Main photo: Gold bullion at the National Bank of Poland by Giorgio Monteforti licensed under Creative Commons Attribution 2.0 Generic (CC BY 2.0).
Quick post today to note how I’ve added to my holdings in gold. I’m no gold bug by any stretch of the imagination, but do allocate a small chunk of my portfolio to the yellow metal, mainly using ETFs. I do hold one stock of a gold miner in South Africa, which was a purchase early on, when I first started constructing my portfolio. But I have little interest in following mining companies, and am more interested in using gold as a position to protect against uncertainty and turmoil, as well as hedge against inflation.
Anyway, given the concerns in the market surrounding the possibility of higher inflation and the overhanging uncertainty about the Covid-19 pandemic, I decided to add to my gold holdings using some of the profit from selling out of Audioboom. I was focused on two gold ETFs trading in GBP – WisdomTree Physical Gold (PHGP) and VanEck Vectors Junior Gold Miners (GJGB). I see PHGP more as a store of value and GJGB as an instrument that is more likely to benefit from volatility. The reasoning goes that miners are generally expected to trade higher than physical gold in times of elevated gold prices, and so you’d hope to see a proportionally bigger rise in the shares of miners when the price of physical gold increases.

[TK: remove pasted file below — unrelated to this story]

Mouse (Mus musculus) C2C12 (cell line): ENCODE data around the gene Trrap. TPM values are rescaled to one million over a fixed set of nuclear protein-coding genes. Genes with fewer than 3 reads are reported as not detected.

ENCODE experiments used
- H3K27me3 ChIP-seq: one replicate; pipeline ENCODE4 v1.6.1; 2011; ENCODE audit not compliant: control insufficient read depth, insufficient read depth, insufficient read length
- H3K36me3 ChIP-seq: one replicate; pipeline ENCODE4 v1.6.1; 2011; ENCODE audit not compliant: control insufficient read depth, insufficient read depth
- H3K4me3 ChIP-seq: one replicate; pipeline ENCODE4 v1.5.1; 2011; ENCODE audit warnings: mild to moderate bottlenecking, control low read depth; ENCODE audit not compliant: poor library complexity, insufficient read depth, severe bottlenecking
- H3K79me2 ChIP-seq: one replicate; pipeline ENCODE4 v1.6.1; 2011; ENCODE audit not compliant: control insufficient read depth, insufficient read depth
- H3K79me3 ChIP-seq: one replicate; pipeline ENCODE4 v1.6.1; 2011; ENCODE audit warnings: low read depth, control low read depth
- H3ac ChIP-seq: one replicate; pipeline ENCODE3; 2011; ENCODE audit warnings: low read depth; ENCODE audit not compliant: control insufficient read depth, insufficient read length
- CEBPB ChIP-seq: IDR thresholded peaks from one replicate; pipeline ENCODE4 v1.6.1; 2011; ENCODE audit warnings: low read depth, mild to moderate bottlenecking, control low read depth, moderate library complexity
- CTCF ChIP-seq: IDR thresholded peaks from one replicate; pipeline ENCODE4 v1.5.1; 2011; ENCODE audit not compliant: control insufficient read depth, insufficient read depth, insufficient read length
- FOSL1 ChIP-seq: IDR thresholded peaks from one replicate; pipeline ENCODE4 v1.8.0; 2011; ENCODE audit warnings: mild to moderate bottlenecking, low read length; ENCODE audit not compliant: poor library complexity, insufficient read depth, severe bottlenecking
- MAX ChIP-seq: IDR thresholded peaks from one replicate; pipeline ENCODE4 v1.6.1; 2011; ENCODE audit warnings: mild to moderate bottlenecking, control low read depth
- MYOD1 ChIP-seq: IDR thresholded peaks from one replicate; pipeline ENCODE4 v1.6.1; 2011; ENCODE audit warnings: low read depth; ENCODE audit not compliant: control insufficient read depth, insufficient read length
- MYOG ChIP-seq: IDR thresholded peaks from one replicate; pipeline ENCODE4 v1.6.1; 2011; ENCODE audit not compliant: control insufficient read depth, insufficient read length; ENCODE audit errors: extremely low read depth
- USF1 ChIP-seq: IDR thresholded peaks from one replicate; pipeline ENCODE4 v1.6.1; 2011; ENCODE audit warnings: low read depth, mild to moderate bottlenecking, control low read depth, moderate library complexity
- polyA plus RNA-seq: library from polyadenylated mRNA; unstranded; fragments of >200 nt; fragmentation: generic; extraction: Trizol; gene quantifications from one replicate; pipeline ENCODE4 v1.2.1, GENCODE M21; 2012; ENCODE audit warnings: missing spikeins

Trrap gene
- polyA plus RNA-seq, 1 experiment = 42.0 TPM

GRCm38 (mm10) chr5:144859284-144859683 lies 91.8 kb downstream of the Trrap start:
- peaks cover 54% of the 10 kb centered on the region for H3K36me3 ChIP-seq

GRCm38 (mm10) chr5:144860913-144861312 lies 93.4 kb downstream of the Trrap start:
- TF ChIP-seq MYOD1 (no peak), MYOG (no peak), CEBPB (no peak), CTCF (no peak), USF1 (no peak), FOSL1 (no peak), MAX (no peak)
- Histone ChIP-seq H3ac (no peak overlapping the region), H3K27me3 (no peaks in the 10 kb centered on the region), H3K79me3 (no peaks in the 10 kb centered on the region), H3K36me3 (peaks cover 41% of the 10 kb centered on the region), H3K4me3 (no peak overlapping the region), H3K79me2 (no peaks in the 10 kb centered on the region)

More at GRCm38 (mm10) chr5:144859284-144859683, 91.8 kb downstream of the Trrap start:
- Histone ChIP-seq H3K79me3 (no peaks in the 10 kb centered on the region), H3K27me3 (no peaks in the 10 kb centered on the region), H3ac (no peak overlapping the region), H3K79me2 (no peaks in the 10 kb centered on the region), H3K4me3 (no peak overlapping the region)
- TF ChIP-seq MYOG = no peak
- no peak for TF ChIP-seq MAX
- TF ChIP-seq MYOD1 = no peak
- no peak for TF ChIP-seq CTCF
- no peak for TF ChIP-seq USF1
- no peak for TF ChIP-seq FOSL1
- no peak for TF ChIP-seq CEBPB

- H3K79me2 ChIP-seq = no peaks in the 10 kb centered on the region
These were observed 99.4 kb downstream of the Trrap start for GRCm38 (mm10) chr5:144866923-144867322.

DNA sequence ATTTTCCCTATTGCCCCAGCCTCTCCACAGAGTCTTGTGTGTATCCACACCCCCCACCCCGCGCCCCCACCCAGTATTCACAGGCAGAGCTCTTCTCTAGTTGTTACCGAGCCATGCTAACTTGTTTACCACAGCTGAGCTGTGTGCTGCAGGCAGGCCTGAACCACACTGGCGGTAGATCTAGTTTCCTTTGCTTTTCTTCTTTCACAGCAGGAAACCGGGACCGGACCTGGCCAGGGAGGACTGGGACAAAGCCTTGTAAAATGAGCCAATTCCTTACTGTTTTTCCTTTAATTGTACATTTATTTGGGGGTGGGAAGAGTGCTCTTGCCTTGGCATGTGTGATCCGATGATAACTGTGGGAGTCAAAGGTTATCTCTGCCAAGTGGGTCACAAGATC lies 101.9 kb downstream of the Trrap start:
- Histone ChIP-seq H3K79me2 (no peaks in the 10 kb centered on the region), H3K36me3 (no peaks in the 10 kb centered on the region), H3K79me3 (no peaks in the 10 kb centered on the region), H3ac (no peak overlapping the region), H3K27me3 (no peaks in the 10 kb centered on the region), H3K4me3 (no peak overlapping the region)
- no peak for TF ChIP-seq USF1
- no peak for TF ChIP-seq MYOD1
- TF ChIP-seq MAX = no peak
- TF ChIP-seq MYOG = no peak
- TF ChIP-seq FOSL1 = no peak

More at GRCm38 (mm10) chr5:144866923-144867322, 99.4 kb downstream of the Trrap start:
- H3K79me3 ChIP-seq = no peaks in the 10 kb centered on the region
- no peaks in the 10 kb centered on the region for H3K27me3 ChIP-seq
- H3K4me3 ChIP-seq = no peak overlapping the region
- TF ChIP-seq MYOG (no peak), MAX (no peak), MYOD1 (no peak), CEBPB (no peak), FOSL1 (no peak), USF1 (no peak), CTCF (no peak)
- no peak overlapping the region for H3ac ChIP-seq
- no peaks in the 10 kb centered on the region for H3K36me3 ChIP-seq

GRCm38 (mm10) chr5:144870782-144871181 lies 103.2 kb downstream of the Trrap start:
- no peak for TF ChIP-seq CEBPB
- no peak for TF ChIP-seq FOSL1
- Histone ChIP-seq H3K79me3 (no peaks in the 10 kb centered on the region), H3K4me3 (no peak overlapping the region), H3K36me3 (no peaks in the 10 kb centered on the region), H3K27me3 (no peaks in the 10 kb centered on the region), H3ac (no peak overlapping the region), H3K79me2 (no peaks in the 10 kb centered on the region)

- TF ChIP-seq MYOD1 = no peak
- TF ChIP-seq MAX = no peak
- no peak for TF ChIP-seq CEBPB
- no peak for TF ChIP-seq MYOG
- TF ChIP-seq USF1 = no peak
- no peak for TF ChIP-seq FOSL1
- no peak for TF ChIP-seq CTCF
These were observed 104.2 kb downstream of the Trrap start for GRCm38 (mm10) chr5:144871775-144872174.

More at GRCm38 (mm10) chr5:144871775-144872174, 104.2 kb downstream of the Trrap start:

Furthermore, given that I’m talking about junior miners here, you’d expect to see an even bigger rise than more established, large gold mining companies, since the change in price will have an even bigger impact on their balance sheets. This bears out with the aforementioned single stock I hold, Pan African Resources, which climbs radically when gold prices spike.
In choosing between buying some more PHGP or GJGB, I decided to take a look at their relative performance, to help me decide if one is perhaps undervalued. So I pulled up some charts for these ETFs and had a look, comparing the changing price over a number of different time periods.
The red line represents the physical gold ETF and the blue line depicts the junior miners ETF. As you can see over a 5 year, 1 year and 6 month timescale, the junior miners have underperformed physical gold. Although, as you can see, in times of significant price increases or drops, the junior miners show a bigger relative change compared to physical gold.
So I decided to add to my holding of GJGB. This does hold more risk that the less volatile and stable physical gold ETF, but if we are predicting more inflation, which to me seems to make sense, especially with an expected easing in QE, then I think I can make some profit here and hopefully protect myself against inflation more effectively.
My position in GJGB now has an average cost of £26.17 and I’m going to set a “time to review” price target of £34.02, representing a 30% upside, which I’ll reevaluate at year end.
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